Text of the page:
LVN reveals its Top 10 list of 2015 | NevadaAppeal.com

LVN reveals its Top 10 list of 2015

A flock of Eurpoean starlings litter a feedlot in Fallon. The birds were being eradicated in March by the U.S. Department of Agriculture to prevent the spreading of disease to livestock.
Courtesy Jack Spencer / USDA | LVN

Today, the Lahontan Valley News looks at the top stories of 2015 as determined by the editorial staff, readers’ input during the year and impact to the overall community and/or area.

6

SUICIDE — Churchill Community Coalition, Churchill County School District and other community-based organizations continue to work on efforts to reduce the suicide statistics.

During the second half of the 2014-2015 school year, Churchill County Middle School mourned the tragic loss of a student.

According to the American Association, the U.S.A. Suicide: 2013 Official Final Data report ranked Nevada sixth out of the 51 states (including District of Columbia) with a 19.4 percent suicide rate.

Andrea Zeller of the Churchill Community Coalition said from 2009-2012, 9 percent of deaths in Churchill County were a result of suicide. She said 20 percent involved females and 80 percent males. Those numbers reflect adults from 22-72 years of age.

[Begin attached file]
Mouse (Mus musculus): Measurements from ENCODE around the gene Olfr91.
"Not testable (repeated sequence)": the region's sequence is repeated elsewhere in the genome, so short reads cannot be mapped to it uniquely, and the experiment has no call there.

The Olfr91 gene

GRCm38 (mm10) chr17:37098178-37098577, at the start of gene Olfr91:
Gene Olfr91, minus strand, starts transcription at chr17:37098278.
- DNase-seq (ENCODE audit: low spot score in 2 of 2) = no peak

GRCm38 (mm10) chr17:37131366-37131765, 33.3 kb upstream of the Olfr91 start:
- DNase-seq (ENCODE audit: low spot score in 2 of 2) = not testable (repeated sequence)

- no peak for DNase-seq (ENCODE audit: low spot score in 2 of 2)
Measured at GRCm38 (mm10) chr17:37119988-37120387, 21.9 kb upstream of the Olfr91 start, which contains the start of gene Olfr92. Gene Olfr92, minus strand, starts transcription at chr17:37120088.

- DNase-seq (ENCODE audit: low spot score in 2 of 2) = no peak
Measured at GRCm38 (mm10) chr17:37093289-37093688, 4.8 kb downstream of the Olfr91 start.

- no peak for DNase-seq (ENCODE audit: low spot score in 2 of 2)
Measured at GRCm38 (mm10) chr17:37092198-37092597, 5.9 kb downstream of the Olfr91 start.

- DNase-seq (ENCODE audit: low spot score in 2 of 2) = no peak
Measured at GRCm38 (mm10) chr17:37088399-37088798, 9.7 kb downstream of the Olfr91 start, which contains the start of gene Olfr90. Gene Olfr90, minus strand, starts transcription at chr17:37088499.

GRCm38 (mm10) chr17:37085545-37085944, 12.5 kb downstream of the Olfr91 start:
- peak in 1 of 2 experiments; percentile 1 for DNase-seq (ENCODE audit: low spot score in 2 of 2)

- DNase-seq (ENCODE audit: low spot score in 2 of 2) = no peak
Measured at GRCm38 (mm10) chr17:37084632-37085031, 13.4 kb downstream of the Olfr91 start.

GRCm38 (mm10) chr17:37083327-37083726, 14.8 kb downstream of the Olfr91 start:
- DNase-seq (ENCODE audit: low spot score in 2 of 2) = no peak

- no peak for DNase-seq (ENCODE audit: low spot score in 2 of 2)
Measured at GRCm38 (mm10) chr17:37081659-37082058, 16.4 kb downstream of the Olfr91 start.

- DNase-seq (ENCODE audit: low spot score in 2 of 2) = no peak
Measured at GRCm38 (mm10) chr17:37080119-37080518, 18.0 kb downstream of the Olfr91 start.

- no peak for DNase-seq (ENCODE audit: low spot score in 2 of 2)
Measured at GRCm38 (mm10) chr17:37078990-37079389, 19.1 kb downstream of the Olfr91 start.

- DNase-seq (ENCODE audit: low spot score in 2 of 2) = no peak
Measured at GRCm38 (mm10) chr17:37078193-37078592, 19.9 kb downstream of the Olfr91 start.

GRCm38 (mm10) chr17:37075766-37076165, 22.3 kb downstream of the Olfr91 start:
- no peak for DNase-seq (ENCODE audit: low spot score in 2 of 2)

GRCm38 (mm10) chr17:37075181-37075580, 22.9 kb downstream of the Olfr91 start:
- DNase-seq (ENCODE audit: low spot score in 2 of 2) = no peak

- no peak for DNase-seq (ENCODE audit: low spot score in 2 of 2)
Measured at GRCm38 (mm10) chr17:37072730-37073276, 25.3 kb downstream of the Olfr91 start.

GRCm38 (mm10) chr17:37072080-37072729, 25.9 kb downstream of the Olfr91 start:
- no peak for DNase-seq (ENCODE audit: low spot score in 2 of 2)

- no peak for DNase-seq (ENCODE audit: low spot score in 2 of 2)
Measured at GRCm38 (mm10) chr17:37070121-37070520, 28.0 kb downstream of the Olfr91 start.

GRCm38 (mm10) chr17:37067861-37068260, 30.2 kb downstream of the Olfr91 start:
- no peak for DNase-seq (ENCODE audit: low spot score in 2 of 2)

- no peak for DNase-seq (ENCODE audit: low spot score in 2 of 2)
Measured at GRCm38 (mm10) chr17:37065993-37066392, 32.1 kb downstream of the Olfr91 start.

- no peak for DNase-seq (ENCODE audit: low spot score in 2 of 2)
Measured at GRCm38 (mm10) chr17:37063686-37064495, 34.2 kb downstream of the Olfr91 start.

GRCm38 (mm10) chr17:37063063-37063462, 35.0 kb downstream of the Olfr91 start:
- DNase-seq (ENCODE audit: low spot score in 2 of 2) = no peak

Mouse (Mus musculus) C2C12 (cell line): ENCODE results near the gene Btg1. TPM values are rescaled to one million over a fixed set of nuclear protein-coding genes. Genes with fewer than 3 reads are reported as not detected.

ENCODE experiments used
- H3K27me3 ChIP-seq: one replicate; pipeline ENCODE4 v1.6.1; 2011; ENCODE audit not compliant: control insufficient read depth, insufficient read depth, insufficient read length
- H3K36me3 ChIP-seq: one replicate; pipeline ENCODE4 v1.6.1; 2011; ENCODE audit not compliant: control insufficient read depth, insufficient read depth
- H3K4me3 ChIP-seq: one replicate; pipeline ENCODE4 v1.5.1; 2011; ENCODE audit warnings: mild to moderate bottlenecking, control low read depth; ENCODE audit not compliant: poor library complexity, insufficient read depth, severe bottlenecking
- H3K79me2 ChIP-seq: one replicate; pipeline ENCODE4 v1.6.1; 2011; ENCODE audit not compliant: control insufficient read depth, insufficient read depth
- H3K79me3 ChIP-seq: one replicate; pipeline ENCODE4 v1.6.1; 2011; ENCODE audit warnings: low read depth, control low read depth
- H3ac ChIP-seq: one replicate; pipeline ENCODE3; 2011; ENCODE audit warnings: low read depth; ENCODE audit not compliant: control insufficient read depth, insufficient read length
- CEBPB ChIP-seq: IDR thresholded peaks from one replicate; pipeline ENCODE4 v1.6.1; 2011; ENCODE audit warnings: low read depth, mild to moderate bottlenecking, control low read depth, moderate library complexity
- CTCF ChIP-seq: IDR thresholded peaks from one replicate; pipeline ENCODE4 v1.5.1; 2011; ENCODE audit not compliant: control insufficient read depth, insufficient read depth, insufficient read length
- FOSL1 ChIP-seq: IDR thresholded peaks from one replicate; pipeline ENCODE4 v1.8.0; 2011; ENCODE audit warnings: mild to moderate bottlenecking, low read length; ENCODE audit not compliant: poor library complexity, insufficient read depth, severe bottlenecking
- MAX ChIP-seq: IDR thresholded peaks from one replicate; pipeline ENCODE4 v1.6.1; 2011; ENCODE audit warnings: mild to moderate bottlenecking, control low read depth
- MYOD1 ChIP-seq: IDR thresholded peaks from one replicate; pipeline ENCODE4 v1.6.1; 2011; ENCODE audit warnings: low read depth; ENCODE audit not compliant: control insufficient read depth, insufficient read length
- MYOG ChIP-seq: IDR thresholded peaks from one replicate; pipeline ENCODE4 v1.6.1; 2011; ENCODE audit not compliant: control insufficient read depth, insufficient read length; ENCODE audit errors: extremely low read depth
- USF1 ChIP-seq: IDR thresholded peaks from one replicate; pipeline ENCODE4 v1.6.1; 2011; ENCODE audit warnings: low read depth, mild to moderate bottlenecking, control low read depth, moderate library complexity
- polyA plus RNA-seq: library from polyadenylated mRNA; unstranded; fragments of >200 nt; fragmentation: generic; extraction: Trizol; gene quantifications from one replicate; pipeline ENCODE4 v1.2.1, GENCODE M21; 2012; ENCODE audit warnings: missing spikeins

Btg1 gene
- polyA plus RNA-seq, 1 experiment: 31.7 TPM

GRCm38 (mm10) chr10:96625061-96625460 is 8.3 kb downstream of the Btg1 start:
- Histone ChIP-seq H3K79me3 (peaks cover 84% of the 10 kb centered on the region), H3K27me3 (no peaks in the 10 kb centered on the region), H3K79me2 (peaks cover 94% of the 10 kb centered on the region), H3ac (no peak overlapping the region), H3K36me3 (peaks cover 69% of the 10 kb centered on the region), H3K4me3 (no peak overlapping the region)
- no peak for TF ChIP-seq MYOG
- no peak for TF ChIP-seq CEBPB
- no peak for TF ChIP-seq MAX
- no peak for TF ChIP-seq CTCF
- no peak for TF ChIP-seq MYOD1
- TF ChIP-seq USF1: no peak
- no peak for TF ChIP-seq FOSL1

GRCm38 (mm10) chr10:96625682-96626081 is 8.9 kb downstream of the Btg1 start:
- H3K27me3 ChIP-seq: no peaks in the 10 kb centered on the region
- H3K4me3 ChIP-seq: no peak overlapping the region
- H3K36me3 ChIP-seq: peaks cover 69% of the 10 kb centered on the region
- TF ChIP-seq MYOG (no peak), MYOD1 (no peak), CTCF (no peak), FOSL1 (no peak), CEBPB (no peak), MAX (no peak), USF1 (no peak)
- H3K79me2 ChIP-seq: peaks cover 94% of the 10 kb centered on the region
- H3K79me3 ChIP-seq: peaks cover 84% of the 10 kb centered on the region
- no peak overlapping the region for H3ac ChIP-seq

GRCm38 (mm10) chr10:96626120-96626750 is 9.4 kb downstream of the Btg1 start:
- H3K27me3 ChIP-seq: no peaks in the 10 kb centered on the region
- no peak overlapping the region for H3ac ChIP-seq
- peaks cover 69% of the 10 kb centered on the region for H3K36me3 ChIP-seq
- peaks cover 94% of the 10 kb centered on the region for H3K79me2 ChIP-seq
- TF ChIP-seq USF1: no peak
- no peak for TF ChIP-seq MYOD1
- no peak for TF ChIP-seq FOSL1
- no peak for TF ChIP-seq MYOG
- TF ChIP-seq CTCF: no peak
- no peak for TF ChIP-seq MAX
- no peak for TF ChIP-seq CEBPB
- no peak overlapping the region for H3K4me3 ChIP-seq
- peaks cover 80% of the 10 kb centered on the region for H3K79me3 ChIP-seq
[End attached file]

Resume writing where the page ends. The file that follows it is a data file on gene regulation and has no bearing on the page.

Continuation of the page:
7

EDUCATION — A Fallon connection is helping Western Nevada College move forward.

On Jan. 20, Sherry Black officially took the reins and aims to propel Fallon’s brand forward. As the leader of the campus, Black has the responsibility for her plans charging ahead, which they did in 2015.

As a result, Black has numerous plans to drive community support, class expansion and enrollment.

The man who steered Western Nevada College for 18 months was chosen in June to be its permanent president.

Chet Burton, who retired from the U.S. Navy in Fallon, was unanimously approved by the Nevada System of Higher Education Regents, who filled the post without going through a national search.

The school district had a trustee who resigned, and the school board decided to return to grade-school levels.

Steve Nunn resigned his position in March.

The school board accepted his resignation but would not reveal a reason.

The Churchill County School Board of Trustees held a special meeting to discuss the recommendation the Budget Committee made because of a $2.3 million deficit.

The school district decided to implement grade-level schools and a Reduce in Force of about 11 positions to save money because of the budget deficit.

8

BIRD DEATHS — A mass death toll of starlings took many county residents by surprise.

A recent rain of starlings fell on county residents like a pseudo-biblical plague.

The birds, which are considered a non-native invasive species by the U.S. Department of Agriculture, had been migrating north for the past four to six weeks.

Estimates by the agency target the population at more the one million, which is up considerably from previous years likely due to the early cold weather in the northern U.S. and Canada.

As a result of the birds’ status, the USDA has been eradicating as many birds as possible through a poison to protect livestock.

Because of the incredible numbers, the birds’ feces gets mixed up with livestock feed and water supply, which can and has killed those animals.

Kocurek said the program is only at the request of dairies and feedlots and non-lethal recommendations have been asked by those affected by the starlings.